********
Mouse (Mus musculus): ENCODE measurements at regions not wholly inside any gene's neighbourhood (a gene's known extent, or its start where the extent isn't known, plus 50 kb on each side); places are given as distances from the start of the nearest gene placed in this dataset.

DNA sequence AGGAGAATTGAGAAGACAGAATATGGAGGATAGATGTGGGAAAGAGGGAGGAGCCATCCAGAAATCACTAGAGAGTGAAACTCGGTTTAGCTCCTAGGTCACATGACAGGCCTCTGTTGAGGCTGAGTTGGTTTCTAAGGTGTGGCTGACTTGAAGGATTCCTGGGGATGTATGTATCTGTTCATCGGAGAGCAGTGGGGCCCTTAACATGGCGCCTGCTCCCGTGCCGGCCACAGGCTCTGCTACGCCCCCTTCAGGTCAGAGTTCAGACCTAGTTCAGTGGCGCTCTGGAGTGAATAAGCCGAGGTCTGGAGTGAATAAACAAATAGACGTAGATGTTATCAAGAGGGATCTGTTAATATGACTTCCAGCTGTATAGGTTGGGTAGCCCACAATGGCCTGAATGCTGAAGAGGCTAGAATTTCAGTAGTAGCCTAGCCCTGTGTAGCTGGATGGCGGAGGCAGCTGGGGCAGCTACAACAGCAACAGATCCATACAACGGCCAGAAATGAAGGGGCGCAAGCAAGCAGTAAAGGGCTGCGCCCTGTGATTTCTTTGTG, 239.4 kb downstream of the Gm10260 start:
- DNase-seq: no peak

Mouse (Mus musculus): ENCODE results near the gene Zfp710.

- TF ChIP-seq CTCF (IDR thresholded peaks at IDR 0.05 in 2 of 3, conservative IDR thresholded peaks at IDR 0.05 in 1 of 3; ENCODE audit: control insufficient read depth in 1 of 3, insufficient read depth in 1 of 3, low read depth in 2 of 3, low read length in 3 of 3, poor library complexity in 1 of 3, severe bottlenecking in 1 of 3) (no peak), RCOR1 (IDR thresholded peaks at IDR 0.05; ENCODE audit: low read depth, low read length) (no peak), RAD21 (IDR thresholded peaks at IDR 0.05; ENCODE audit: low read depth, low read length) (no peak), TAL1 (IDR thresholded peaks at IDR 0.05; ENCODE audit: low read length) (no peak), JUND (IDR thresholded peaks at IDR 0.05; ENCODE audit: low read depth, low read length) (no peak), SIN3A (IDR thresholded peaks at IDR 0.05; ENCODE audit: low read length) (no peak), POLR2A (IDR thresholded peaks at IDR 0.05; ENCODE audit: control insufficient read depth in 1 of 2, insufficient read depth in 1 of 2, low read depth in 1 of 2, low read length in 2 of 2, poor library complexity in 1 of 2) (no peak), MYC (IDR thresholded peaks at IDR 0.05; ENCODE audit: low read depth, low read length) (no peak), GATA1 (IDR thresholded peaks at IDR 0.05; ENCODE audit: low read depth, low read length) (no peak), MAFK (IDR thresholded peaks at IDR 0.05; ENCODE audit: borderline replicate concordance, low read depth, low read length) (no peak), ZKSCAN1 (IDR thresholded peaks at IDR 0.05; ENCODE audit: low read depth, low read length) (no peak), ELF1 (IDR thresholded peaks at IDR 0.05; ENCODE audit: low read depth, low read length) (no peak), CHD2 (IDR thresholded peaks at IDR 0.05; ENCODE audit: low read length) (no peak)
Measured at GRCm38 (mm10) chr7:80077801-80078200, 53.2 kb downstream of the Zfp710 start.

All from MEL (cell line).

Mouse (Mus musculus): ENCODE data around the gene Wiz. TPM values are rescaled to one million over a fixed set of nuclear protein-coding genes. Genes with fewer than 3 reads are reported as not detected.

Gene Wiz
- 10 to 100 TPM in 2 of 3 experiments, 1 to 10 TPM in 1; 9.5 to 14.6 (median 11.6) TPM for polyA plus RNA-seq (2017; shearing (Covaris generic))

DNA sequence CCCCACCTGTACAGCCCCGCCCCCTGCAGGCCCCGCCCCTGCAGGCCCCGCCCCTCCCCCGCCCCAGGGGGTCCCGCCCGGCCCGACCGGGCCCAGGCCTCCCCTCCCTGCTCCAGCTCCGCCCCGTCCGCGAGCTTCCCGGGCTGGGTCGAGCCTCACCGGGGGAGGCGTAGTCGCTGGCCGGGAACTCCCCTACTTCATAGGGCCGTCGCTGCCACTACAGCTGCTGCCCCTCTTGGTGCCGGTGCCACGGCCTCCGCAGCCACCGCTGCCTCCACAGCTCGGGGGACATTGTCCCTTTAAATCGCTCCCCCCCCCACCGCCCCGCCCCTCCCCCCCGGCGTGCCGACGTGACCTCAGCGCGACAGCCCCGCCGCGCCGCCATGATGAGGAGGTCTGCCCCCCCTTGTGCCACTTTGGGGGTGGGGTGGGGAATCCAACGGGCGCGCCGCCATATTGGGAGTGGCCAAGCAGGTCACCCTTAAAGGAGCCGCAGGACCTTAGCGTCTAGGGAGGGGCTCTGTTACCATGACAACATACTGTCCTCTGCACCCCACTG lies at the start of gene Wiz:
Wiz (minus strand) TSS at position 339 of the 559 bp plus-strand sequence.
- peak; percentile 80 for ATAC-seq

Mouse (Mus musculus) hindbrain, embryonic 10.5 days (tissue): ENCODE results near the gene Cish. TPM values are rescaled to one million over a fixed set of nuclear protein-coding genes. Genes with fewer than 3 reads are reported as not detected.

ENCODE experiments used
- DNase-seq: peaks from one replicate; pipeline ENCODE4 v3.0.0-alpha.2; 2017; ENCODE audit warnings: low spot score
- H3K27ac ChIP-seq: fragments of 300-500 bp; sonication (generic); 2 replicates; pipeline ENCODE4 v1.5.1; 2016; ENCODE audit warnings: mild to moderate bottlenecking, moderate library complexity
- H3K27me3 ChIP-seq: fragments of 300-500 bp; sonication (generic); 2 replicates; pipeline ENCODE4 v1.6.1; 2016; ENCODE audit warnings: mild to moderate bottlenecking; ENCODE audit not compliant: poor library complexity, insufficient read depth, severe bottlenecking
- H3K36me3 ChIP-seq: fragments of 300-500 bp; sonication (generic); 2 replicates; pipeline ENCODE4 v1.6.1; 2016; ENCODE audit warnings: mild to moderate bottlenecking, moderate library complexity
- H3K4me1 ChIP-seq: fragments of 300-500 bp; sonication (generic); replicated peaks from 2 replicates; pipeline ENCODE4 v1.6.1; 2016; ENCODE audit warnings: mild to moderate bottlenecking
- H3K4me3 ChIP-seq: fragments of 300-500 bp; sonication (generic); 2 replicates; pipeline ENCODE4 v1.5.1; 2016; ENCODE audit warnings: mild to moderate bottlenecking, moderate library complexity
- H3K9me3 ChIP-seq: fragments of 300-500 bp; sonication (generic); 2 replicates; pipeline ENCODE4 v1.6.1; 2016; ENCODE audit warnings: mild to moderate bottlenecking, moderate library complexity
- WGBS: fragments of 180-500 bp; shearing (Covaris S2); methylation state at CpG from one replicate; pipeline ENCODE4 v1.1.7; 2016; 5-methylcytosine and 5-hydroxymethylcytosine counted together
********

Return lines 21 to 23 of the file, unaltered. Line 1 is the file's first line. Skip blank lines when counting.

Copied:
- H3K4me3 ChIP-seq: fragments of 300-500 bp; sonication (generic); 2 replicates; pipeline ENCODE4 v1.5.1; 2016; ENCODE audit warnings: mild to moderate bottlenecking, moderate library complexity
- H3K9me3 ChIP-seq: fragments of 300-500 bp; sonication (generic); 2 replicates; pipeline ENCODE4 v1.6.1; 2016; ENCODE audit warnings: mild to moderate bottlenecking, moderate library complexity
- WGBS: fragments of 180-500 bp; shearing (Covaris S2); methylation state at CpG from one replicate; pipeline ENCODE4 v1.1.7; 2016; 5-methylcytosine and 5-hydroxymethylcytosine counted together